– “No, because with comic books you will find yourself alone in a room for days on end. It’s a very insular, isolated, introverted art-making process. Film directing is you leading a team of roughly one-hundred people and everyday is a collaboration, conversation, compromise and negotiation, so it’s an entirely different process. I will say that I am more established as a comic book creator, so I am allowed to do things there that I haven’t been given the keys to do yet in film creatively. So I can take more creative ownership of my comic books than I can my films at this point in my career. But I love them both. So people ask me – when you get to be a big movie director, would you ever leave comics? – and I say no, because its a different medium. I love owning every mistake I make and celebrating every success, but in film it’s a collaboration and you have to wear other people’s mistakes and successes. It’s a strange situation. David Fincher (director of Se7en) says it best, that directing is like being the quarterback of a football team. When the team wins you get too much credit and when they lose you get too much blame.”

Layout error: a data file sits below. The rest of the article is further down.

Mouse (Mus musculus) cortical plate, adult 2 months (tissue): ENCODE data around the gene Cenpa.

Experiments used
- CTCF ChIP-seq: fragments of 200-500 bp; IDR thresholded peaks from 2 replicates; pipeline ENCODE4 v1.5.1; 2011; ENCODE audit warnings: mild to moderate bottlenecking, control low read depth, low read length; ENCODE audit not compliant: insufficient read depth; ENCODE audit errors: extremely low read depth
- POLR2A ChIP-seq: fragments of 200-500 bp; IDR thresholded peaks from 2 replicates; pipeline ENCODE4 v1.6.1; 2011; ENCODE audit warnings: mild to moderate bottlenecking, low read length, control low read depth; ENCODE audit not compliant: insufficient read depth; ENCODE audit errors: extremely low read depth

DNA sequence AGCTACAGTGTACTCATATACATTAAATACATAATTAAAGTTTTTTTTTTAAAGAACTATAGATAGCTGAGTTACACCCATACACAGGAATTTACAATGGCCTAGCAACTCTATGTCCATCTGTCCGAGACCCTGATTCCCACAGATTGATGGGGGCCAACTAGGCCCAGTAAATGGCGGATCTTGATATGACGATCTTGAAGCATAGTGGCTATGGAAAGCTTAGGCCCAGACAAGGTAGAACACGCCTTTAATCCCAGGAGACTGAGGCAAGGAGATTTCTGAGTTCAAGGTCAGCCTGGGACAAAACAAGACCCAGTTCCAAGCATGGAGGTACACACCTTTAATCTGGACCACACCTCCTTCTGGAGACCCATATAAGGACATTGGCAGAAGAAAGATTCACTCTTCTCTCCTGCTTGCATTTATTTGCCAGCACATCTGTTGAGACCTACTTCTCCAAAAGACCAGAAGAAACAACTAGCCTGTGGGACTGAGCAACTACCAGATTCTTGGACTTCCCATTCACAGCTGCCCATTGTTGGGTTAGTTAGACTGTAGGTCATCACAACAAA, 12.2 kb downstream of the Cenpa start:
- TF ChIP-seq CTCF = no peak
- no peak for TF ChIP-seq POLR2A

So is the horror genre your comfort zone as a director or do you have any interest in pursuing others?
– “I love all genre movies. I grew up loving science-fiction so I am developing some sci-fi action projects. Anything visual or visceral is what I like to get my hands on. The cool thing about horror is that it can exist successfully at very low budgets. The audience will embrace and forgive some of the budgetary limitations that they might not on a slick action movie. It’s great and rewarding to work with visceral elements as well, like practical special-effect make-ups.”